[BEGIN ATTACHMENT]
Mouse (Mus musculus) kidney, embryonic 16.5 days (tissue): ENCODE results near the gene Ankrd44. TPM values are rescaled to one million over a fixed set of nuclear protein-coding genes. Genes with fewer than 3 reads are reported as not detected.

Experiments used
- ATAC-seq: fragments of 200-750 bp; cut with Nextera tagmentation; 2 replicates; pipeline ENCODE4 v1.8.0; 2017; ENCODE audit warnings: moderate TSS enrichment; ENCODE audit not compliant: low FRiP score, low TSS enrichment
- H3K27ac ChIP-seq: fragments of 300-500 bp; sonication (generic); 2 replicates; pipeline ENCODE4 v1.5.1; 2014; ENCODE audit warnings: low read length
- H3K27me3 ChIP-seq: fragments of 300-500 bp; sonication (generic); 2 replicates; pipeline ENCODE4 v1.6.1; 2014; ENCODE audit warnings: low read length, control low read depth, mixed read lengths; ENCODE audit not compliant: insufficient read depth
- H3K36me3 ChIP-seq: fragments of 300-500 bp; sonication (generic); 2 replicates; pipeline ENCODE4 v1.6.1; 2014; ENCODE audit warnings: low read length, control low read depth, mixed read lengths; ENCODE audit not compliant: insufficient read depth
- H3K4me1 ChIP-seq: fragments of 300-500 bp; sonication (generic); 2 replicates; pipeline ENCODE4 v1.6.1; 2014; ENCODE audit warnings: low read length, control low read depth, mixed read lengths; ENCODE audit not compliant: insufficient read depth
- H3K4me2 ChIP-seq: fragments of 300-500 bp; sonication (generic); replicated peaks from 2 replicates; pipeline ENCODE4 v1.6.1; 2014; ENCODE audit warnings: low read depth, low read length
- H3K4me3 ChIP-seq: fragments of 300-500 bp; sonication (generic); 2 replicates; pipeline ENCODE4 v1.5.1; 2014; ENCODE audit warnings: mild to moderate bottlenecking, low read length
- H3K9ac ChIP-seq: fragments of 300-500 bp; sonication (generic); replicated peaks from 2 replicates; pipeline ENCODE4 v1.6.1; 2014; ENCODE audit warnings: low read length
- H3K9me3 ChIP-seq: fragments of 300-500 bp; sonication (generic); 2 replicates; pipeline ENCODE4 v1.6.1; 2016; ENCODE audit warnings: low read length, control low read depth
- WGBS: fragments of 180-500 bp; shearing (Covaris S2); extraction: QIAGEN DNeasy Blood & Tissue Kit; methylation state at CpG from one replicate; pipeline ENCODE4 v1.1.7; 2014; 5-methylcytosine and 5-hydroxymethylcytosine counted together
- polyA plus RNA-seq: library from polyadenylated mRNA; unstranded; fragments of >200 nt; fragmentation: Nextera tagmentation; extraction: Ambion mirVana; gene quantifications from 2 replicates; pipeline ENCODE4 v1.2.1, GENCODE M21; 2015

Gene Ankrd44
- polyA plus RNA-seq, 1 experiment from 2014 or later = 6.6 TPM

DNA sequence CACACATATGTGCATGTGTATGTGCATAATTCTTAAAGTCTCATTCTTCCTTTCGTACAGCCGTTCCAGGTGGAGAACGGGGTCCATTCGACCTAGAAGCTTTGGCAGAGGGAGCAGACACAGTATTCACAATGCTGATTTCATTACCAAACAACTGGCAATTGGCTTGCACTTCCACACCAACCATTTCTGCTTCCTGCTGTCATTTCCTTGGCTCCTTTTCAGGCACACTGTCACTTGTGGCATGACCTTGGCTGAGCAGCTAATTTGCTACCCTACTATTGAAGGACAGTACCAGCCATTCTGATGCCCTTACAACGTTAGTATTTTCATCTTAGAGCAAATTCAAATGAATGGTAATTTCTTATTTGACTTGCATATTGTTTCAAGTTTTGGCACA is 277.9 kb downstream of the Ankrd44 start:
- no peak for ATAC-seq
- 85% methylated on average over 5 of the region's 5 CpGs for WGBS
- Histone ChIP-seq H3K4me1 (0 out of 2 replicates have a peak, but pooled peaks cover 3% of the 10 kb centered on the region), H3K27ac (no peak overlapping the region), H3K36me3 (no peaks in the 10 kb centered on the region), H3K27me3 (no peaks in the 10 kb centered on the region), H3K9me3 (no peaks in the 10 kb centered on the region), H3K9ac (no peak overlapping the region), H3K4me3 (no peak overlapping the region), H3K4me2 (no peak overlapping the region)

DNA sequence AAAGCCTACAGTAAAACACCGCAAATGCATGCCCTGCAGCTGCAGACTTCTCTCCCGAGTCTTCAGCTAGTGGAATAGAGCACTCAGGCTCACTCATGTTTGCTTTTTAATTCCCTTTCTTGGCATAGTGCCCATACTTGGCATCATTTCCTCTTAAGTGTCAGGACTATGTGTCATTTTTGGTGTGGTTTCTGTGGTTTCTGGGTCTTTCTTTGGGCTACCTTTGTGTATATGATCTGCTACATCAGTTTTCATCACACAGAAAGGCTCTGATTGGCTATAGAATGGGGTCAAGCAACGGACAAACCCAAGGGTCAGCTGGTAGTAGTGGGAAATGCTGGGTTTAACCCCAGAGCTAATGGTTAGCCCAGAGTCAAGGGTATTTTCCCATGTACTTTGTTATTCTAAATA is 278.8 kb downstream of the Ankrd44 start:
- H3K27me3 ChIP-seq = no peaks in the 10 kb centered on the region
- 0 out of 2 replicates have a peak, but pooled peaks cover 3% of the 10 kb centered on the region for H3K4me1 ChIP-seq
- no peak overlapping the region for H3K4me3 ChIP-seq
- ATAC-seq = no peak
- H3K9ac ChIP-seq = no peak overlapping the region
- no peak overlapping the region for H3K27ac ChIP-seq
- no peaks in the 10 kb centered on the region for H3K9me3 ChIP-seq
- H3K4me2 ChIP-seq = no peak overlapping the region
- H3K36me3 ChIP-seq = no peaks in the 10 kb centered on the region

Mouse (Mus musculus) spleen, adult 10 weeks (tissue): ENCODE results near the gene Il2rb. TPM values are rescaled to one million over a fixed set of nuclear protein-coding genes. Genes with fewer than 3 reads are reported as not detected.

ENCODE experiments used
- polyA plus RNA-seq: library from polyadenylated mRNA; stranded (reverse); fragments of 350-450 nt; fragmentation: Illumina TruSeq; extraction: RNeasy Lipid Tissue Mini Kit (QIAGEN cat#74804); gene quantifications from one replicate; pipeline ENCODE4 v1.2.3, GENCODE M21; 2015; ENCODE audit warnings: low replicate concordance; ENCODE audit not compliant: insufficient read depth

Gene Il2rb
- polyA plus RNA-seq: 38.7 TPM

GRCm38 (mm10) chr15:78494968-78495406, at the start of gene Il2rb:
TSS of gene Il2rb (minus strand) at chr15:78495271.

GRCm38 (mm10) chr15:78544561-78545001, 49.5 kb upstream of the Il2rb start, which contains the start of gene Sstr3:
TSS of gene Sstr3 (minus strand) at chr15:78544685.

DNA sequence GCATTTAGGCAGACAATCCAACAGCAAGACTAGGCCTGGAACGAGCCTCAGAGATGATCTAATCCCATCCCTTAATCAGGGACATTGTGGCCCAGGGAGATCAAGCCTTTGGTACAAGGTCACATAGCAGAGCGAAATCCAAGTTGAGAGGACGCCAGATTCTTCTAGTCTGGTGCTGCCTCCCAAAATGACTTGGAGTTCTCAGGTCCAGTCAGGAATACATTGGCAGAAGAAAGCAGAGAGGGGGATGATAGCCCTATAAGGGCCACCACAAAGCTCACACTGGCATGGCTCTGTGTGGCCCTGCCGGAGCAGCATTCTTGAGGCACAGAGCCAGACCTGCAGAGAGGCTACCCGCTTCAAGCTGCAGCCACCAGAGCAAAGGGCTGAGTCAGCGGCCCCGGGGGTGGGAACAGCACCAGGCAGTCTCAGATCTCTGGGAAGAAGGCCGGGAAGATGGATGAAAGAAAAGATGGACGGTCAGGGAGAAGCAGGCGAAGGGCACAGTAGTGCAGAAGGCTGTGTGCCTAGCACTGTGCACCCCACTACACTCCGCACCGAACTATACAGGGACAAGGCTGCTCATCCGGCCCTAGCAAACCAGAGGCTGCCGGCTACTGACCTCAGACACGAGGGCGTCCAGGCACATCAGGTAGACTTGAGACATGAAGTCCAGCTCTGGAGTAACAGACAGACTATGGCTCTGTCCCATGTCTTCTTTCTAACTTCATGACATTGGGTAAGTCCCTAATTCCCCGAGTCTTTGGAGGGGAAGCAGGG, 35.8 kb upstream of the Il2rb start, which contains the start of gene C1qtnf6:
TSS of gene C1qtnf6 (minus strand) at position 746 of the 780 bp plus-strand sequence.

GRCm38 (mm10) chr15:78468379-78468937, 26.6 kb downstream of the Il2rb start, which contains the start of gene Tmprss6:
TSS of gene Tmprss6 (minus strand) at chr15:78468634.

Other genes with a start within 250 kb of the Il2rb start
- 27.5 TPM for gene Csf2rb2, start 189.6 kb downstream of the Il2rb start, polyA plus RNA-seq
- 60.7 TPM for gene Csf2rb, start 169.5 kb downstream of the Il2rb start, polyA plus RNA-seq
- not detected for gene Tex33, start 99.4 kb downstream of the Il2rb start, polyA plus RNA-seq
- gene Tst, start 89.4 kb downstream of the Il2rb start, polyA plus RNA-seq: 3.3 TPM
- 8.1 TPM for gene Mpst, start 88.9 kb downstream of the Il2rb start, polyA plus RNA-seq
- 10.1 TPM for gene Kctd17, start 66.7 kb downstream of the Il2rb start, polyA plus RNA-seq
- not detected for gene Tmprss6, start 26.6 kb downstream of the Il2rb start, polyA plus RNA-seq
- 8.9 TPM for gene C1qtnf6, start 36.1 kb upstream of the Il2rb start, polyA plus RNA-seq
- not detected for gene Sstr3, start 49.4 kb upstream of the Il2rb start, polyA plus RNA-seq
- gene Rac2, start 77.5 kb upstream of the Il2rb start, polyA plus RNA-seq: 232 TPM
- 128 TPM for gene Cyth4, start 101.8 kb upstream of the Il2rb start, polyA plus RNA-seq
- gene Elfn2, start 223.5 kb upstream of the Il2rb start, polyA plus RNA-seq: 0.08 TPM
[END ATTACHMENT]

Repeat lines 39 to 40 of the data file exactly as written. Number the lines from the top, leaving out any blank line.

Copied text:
DNA sequence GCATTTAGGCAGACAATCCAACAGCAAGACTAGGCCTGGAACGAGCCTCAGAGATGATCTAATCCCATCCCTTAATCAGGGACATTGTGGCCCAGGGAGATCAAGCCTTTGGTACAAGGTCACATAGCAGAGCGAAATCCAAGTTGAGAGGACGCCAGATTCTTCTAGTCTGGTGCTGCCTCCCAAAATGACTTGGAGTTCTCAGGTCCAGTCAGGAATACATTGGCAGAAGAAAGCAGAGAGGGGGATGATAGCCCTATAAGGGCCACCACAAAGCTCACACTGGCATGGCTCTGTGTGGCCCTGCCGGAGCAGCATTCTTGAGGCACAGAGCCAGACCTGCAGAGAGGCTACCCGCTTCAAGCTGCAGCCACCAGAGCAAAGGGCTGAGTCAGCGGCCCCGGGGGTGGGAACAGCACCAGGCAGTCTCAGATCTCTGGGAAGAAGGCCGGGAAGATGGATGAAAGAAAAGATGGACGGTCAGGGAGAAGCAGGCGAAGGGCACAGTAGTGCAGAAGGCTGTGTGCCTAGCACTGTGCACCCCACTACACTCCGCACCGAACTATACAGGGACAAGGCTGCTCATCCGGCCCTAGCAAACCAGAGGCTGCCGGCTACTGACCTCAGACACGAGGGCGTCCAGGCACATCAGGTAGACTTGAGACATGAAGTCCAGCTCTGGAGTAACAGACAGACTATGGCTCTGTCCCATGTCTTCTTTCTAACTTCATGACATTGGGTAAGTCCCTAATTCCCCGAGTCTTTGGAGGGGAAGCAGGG, 35.8 kb upstream of the Il2rb start, which contains the start of gene C1qtnf6:
TSS of gene C1qtnf6 (minus strand) at position 746 of the 780 bp plus-strand sequence.